Saturday, May 2, 2009

"Know Your Soils"

The soil on The Farm ranges from Armstrong clay loam to Gorim silt loam. If that doesn't mean much to you, don't worry. It's a foreign language to me, too.

Everything I know about our soils comes from two sources. The first is the detailed conservation management report prepared for us by the local NRCS office. Each field--and even the distinct parts of each field--is carefully described and analyzed. Turns out we do not have any Menfro, which is the Missouri state soil. (I bet you didn't even know Missouri had a state soil!)

My second source of soil knowledge is first-hand. A couple of weeks ago, my brother and his overweight Labrador named Hagrid came for a weekend visit in their Jeep. When the drizzle on Saturday morning ruled out golf, we decided to head for The Farm (which he hadn't yet seen).

We had only been there about 30 minutes when our combined supply of good sense -- which is never as great when we're together as either of us can manage on our own -- ran out completely. I opened the wire gate to the pasture across the road from the house, and he drove the Jeep in. To get a better view, I opened the next gate, too, and he drove through that.

And then he was stuck. The drizzle-saturated clay suddenly seemed the consistency of pancake batter, and all four wheels of the Jeep were spinning uselessly. No matter which direction the Jeep was pointed, or which direction we spun the wheels, the vehicle only moved one direction: downhill. And downhill was not helpful, since at the bottom of the hill was a soggy creek and cow-trodden mud.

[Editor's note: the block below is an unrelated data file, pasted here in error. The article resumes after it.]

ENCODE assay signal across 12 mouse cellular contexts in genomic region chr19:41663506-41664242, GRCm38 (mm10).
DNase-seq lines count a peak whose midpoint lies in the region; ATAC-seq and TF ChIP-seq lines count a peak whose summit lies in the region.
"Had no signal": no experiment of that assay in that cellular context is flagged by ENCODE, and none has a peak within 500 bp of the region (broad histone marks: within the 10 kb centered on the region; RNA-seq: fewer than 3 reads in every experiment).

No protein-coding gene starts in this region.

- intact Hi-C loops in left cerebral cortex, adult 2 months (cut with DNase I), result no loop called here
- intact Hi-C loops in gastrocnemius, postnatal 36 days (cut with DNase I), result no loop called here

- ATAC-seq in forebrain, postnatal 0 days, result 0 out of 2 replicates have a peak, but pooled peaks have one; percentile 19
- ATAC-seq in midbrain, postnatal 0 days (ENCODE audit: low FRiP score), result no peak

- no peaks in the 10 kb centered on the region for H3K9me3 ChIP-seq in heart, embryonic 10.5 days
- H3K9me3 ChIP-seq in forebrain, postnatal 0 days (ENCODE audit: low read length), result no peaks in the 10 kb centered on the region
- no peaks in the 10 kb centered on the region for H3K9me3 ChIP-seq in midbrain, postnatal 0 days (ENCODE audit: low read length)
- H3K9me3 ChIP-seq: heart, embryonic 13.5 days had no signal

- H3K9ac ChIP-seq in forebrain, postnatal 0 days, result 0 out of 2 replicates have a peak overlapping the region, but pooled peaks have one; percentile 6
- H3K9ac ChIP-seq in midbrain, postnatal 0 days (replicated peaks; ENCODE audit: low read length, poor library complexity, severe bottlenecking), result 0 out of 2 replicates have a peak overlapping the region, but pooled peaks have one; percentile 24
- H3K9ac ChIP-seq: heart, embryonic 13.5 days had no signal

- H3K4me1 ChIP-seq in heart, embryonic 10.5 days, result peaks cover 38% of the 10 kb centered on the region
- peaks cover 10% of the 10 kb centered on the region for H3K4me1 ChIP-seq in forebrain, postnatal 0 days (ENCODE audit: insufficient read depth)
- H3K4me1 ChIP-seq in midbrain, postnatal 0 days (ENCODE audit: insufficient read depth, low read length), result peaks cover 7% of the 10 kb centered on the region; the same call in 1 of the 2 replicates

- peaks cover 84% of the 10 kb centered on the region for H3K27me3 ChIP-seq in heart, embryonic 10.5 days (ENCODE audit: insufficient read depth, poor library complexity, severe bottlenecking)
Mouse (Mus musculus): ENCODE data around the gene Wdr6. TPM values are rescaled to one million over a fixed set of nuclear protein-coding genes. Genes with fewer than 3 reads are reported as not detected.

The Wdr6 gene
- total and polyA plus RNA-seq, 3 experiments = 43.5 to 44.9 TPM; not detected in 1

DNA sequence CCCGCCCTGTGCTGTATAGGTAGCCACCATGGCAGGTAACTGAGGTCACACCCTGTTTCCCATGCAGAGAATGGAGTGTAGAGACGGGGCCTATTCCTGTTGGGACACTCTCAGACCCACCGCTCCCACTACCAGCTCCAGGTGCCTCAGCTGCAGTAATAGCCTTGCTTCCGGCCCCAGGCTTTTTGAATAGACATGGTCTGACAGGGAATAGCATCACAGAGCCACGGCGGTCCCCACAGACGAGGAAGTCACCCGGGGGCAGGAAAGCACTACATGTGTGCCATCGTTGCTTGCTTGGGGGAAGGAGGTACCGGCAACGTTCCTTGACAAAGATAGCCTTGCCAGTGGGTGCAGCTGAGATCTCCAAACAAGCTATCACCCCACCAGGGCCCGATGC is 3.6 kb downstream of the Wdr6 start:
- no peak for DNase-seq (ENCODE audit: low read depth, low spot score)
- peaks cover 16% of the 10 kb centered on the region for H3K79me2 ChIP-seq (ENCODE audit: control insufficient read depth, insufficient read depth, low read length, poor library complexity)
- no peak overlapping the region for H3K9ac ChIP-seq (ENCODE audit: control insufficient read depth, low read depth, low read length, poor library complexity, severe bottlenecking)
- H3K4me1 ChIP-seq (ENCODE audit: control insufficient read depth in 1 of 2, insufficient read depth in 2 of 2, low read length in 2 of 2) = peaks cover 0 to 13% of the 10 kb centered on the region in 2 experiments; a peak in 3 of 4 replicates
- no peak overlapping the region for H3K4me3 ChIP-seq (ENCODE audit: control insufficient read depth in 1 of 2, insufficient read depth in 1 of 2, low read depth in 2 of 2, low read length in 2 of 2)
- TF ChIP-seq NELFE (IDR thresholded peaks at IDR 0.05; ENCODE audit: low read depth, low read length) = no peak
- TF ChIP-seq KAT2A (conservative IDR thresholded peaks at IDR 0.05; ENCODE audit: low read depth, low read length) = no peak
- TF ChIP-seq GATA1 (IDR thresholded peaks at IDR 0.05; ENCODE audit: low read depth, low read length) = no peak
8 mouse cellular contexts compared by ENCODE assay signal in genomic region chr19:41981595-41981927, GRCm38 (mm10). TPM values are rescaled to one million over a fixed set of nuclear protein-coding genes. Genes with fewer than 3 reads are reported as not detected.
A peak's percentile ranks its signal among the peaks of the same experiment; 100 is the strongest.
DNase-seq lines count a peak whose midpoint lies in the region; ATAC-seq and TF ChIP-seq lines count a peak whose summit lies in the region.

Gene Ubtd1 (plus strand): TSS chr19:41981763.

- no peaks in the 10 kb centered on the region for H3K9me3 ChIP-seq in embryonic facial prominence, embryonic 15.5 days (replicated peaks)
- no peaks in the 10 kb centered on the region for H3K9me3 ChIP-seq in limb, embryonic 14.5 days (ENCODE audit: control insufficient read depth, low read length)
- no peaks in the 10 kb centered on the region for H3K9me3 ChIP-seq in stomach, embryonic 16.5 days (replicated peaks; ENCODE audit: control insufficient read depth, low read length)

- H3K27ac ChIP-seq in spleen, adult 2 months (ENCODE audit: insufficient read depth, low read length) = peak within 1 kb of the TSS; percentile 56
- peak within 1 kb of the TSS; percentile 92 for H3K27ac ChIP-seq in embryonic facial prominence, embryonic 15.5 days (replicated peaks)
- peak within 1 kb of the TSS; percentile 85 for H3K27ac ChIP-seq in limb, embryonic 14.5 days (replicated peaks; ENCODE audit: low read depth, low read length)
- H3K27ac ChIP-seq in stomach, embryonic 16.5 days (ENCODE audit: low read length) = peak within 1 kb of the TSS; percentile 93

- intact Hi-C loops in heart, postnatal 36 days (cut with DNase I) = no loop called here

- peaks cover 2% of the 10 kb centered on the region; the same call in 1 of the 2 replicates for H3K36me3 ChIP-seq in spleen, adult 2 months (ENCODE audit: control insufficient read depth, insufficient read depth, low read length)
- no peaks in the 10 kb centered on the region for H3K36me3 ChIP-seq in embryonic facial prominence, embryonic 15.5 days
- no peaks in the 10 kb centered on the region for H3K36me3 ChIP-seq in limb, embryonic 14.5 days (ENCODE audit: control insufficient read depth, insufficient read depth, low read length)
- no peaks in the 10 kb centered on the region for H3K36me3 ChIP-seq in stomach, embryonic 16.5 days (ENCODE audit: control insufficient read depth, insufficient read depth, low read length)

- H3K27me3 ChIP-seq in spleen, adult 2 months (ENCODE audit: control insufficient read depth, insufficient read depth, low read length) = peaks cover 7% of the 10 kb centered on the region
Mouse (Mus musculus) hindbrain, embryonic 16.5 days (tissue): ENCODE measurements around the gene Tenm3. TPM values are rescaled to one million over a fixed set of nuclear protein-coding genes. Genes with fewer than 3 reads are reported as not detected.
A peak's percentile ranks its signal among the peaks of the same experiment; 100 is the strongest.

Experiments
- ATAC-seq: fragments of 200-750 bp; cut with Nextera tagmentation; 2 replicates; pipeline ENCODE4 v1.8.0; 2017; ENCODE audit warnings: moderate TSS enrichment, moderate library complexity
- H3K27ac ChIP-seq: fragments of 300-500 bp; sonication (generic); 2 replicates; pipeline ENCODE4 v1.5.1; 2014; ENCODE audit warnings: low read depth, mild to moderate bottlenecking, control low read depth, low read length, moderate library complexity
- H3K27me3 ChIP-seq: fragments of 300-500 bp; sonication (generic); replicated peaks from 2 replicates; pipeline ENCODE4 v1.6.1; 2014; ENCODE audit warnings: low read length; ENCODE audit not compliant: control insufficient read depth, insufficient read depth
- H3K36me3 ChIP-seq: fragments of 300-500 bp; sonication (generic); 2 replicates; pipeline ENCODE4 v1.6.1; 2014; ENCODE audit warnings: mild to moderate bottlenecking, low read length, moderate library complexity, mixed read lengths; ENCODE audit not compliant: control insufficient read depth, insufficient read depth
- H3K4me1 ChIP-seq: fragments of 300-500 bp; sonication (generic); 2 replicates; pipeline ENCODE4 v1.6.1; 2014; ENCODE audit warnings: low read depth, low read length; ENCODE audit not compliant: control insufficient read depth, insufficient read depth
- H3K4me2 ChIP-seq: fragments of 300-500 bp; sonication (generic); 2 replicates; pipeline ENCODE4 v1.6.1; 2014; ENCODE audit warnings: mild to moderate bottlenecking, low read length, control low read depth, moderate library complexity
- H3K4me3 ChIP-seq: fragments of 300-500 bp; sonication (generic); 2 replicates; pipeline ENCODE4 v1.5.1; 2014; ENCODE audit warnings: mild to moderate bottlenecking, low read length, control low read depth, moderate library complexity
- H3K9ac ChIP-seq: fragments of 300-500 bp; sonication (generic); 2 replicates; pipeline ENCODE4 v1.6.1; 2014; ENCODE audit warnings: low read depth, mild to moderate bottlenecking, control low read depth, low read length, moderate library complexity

We took turns pushing and driving. We chopped branches to stuff under the wheels in an effort to grab some traction. We rocked the Jeep back and forth. We dragged big scraps of old carpet from the trash heap across the road, and stuck them under the wheels of the Jeep. That last one actually kind of worked, until the carpet was soaked with water and slimy clay mud; after that the carpet gave as much traction as shaving cream, and weighed about a hundred pounds a square yard.

The story has a long, sad ending, which involves cold wind and sleet, a tow-truck which got stuck worse than we were, and a drive home in the wee hours of the morning. Only Hagrid seemed to be enjoying himself: wind and freezing drizzle is a Labrador's natural habitat. We consoled ourselves next day with breakfast at Denny's. My brother's email when he got home summed it up pretty well: "had a great time. Hope we never do it again."

The NRCS soils report appeals to me in a kind of techy, cerebral way. I've always enjoyed learning foreign languages. But getting my brother's Jeep profoundly stuck in that wet patch of "Bevier silty clay loam" just north of the road was my real education about our soil.